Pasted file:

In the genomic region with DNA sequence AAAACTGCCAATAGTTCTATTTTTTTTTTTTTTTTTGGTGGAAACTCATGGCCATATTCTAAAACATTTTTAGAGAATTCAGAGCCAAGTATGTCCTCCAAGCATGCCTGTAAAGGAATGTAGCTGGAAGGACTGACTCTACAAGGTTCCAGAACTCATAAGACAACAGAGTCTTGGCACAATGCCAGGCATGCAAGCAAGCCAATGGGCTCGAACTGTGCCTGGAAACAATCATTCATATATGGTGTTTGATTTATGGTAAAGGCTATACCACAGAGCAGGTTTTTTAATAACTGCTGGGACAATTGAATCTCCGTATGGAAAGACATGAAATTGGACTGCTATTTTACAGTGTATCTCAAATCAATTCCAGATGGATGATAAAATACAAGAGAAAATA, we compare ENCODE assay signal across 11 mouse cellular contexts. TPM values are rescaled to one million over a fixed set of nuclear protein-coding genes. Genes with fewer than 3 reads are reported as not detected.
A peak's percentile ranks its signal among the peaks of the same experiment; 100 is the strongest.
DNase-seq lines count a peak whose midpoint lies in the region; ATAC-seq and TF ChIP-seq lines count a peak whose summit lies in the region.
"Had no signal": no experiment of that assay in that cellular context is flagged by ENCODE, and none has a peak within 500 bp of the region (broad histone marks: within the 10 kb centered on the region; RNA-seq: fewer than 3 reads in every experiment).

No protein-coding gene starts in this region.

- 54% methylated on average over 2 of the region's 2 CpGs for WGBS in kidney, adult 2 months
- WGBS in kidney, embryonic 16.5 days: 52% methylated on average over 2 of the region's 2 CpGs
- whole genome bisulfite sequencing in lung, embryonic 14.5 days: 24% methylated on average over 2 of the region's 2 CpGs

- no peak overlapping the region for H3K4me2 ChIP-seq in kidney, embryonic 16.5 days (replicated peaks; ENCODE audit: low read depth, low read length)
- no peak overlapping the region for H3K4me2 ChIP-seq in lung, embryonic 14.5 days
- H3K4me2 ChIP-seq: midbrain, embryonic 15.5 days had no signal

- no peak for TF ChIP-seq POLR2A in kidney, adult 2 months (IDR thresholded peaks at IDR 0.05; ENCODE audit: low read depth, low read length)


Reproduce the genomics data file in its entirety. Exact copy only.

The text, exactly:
In the genomic region with DNA sequence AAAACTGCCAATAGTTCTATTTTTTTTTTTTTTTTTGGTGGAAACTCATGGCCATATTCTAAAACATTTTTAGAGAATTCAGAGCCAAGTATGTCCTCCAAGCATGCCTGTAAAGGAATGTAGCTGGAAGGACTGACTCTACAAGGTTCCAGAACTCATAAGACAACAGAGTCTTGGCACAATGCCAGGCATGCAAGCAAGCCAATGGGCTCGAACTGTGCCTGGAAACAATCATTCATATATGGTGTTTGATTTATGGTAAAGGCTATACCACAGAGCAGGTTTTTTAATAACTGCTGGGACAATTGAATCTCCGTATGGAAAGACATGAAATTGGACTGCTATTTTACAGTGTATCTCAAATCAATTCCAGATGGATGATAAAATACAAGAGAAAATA, we compare ENCODE assay signal across 11 mouse cellular contexts. TPM values are rescaled to one million over a fixed set of nuclear protein-coding genes. Genes with fewer than 3 reads are reported as not detected.
A peak's percentile ranks its signal among the peaks of the same experiment; 100 is the strongest.
DNase-seq lines count a peak whose midpoint lies in the region; ATAC-seq and TF ChIP-seq lines count a peak whose summit lies in the region.
"Had no signal": no experiment of that assay in that cellular context is flagged by ENCODE, and none has a peak within 500 bp of the region (broad histone marks: within the 10 kb centered on the region; RNA-seq: fewer than 3 reads in every experiment).

No protein-coding gene starts in this region.

- 54% methylated on average over 2 of the region's 2 CpGs for WGBS in kidney, adult 2 months
- WGBS in kidney, embryonic 16.5 days: 52% methylated on average over 2 of the region's 2 CpGs
- whole genome bisulfite sequencing in lung, embryonic 14.5 days: 24% methylated on average over 2 of the region's 2 CpGs

- no peak overlapping the region for H3K4me2 ChIP-seq in kidney, embryonic 16.5 days (replicated peaks; ENCODE audit: low read depth, low read length)
- no peak overlapping the region for H3K4me2 ChIP-seq in lung, embryonic 14.5 days
- H3K4me2 ChIP-seq: midbrain, embryonic 15.5 days had no signal

- no peak for TF ChIP-seq POLR2A in kidney, adult 2 months (IDR thresholded peaks at IDR 0.05; ENCODE audit: low read depth, low read length)